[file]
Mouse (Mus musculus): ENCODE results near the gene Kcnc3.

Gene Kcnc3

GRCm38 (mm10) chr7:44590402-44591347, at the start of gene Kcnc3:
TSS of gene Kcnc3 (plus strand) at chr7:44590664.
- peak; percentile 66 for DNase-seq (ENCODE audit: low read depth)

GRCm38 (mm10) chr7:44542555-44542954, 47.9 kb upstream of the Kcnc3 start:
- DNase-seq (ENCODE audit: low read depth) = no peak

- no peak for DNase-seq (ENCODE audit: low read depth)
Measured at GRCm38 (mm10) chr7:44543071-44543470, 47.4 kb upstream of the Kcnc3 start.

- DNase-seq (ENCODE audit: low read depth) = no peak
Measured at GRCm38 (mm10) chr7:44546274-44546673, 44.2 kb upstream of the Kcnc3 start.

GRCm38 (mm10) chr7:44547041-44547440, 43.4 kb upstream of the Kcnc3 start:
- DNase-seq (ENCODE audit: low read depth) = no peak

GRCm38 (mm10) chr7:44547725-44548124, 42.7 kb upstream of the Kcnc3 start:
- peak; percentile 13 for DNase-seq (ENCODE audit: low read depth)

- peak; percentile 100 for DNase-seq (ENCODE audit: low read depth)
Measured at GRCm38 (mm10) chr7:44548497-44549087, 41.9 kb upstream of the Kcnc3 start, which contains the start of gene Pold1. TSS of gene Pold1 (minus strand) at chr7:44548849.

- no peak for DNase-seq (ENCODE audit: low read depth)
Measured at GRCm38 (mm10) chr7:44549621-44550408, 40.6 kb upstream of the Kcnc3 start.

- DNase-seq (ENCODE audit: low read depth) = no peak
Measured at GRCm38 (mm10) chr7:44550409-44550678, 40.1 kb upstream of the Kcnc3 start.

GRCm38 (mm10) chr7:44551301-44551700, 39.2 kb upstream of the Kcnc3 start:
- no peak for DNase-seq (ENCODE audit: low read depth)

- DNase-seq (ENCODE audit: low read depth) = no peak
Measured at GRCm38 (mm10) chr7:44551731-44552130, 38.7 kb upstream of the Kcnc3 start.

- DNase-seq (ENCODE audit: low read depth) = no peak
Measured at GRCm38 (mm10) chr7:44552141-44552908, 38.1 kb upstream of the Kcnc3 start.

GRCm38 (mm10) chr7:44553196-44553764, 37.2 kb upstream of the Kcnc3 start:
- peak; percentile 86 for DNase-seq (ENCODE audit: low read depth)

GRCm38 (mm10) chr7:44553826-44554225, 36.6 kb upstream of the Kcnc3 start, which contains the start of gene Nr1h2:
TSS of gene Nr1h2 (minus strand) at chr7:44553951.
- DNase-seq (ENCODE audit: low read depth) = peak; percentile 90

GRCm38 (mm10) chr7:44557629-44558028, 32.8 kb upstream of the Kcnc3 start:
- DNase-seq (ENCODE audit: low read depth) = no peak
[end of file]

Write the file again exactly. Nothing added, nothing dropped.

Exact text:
Mouse (Mus musculus): ENCODE results near the gene Kcnc3.

Gene Kcnc3

GRCm38 (mm10) chr7:44590402-44591347, at the start of gene Kcnc3:
TSS of gene Kcnc3 (plus strand) at chr7:44590664.
- peak; percentile 66 for DNase-seq (ENCODE audit: low read depth)

GRCm38 (mm10) chr7:44542555-44542954, 47.9 kb upstream of the Kcnc3 start:
- DNase-seq (ENCODE audit: low read depth) = no peak

- no peak for DNase-seq (ENCODE audit: low read depth)
Measured at GRCm38 (mm10) chr7:44543071-44543470, 47.4 kb upstream of the Kcnc3 start.

- DNase-seq (ENCODE audit: low read depth) = no peak
Measured at GRCm38 (mm10) chr7:44546274-44546673, 44.2 kb upstream of the Kcnc3 start.

GRCm38 (mm10) chr7:44547041-44547440, 43.4 kb upstream of the Kcnc3 start:
- DNase-seq (ENCODE audit: low read depth) = no peak

GRCm38 (mm10) chr7:44547725-44548124, 42.7 kb upstream of the Kcnc3 start:
- peak; percentile 13 for DNase-seq (ENCODE audit: low read depth)

- peak; percentile 100 for DNase-seq (ENCODE audit: low read depth)
Measured at GRCm38 (mm10) chr7:44548497-44549087, 41.9 kb upstream of the Kcnc3 start, which contains the start of gene Pold1. TSS of gene Pold1 (minus strand) at chr7:44548849.

- no peak for DNase-seq (ENCODE audit: low read depth)
Measured at GRCm38 (mm10) chr7:44549621-44550408, 40.6 kb upstream of the Kcnc3 start.

- DNase-seq (ENCODE audit: low read depth) = no peak
Measured at GRCm38 (mm10) chr7:44550409-44550678, 40.1 kb upstream of the Kcnc3 start.

GRCm38 (mm10) chr7:44551301-44551700, 39.2 kb upstream of the Kcnc3 start:
- no peak for DNase-seq (ENCODE audit: low read depth)

- DNase-seq (ENCODE audit: low read depth) = no peak
Measured at GRCm38 (mm10) chr7:44551731-44552130, 38.7 kb upstream of the Kcnc3 start.

- DNase-seq (ENCODE audit: low read depth) = no peak
Measured at GRCm38 (mm10) chr7:44552141-44552908, 38.1 kb upstream of the Kcnc3 start.

GRCm38 (mm10) chr7:44553196-44553764, 37.2 kb upstream of the Kcnc3 start:
- peak; percentile 86 for DNase-seq (ENCODE audit: low read depth)

GRCm38 (mm10) chr7:44553826-44554225, 36.6 kb upstream of the Kcnc3 start, which contains the start of gene Nr1h2:
TSS of gene Nr1h2 (minus strand) at chr7:44553951.
- DNase-seq (ENCODE audit: low read depth) = peak; percentile 90

GRCm38 (mm10) chr7:44557629-44558028, 32.8 kb upstream of the Kcnc3 start:
- DNase-seq (ENCODE audit: low read depth) = no peak